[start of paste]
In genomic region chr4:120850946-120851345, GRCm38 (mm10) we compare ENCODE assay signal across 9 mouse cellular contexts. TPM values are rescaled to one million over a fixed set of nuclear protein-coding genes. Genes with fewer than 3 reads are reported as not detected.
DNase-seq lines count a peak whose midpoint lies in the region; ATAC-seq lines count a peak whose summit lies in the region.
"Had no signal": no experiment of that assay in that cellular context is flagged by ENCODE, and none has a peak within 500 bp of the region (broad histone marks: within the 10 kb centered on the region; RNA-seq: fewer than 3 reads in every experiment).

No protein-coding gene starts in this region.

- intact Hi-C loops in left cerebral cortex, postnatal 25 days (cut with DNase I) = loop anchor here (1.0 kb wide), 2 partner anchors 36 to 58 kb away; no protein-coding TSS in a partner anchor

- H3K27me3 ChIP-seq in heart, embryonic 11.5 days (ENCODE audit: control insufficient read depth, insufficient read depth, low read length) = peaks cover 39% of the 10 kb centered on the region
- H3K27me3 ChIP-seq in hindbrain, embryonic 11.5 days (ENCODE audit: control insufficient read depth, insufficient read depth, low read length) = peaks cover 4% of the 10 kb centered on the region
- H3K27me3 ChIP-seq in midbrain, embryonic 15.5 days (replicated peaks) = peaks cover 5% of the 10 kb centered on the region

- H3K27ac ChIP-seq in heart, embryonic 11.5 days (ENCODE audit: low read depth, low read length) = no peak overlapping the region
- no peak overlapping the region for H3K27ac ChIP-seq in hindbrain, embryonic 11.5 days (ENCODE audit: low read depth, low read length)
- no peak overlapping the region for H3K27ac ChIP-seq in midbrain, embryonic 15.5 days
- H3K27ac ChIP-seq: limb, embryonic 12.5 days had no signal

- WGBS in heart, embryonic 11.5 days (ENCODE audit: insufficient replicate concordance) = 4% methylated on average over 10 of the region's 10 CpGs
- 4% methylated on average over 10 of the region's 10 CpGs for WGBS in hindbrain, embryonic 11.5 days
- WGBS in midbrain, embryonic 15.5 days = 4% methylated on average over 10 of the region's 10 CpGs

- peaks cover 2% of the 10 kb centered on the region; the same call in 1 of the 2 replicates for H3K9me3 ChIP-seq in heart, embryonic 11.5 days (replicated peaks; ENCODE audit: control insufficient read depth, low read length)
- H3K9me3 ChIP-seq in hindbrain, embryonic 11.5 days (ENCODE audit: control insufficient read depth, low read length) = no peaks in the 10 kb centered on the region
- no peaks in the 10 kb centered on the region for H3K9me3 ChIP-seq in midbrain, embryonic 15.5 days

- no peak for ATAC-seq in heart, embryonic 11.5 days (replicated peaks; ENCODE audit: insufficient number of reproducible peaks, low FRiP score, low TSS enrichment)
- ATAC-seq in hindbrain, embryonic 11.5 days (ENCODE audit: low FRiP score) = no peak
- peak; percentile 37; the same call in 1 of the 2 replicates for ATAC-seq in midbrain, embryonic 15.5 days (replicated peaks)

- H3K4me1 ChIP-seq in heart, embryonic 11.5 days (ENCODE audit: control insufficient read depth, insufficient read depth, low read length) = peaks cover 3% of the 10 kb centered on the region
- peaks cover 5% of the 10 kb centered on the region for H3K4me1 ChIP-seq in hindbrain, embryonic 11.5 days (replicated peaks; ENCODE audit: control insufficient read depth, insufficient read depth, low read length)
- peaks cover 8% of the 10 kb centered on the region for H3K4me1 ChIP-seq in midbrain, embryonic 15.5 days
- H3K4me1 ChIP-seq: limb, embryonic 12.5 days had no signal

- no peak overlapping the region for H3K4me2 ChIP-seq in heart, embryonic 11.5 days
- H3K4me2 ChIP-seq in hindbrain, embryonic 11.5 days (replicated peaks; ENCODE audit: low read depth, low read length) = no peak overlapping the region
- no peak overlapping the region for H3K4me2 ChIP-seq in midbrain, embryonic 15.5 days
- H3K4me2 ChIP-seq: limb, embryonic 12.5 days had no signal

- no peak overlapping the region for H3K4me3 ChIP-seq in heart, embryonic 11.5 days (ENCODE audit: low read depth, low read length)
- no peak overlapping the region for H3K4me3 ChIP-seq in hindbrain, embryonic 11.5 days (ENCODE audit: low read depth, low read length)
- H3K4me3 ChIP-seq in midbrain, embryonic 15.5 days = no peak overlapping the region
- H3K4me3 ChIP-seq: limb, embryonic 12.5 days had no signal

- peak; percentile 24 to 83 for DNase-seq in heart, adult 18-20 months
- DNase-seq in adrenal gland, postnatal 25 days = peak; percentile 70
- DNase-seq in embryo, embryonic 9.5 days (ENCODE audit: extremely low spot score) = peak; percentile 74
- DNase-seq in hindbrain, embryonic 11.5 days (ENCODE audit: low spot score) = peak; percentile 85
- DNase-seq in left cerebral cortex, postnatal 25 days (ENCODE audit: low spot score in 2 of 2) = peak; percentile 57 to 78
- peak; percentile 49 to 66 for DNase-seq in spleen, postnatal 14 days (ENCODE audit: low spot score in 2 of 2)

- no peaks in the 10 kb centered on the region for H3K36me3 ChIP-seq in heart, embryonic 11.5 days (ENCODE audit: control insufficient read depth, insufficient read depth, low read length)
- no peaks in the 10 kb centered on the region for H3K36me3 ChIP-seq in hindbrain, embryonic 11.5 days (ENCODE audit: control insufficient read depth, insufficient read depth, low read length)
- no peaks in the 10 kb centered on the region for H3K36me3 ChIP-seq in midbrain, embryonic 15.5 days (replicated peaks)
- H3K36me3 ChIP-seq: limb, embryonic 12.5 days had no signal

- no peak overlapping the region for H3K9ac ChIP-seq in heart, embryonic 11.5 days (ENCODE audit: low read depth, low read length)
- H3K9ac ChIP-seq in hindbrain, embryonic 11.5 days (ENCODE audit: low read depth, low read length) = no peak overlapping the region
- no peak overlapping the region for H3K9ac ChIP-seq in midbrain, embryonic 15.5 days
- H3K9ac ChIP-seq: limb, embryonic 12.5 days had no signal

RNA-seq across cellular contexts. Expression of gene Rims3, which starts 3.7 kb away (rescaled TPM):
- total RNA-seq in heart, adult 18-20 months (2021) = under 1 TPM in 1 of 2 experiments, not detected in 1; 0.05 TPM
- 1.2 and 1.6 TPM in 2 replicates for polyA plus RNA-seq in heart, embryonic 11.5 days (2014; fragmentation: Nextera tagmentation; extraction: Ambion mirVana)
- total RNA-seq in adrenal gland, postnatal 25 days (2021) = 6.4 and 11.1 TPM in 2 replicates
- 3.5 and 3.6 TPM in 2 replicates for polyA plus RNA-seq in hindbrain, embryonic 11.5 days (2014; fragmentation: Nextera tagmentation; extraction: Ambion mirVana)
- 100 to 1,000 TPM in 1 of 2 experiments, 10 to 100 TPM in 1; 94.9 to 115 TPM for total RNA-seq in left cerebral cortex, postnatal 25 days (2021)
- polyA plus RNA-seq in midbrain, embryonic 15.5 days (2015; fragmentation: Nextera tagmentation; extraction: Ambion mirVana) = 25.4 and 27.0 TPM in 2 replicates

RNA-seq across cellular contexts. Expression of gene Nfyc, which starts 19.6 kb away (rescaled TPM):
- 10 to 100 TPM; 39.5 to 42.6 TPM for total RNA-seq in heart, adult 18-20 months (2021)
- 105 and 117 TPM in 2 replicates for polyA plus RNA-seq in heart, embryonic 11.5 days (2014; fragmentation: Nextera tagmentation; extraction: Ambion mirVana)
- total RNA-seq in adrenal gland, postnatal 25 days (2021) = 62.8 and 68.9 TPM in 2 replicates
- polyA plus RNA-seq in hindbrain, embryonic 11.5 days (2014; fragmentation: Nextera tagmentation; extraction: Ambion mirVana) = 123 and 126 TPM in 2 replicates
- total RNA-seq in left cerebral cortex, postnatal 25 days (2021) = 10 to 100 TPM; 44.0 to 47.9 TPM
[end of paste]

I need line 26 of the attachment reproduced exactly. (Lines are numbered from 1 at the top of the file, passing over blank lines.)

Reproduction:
- no peak overlapping the region for H3K4me2 ChIP-seq in heart, embryonic 11.5 days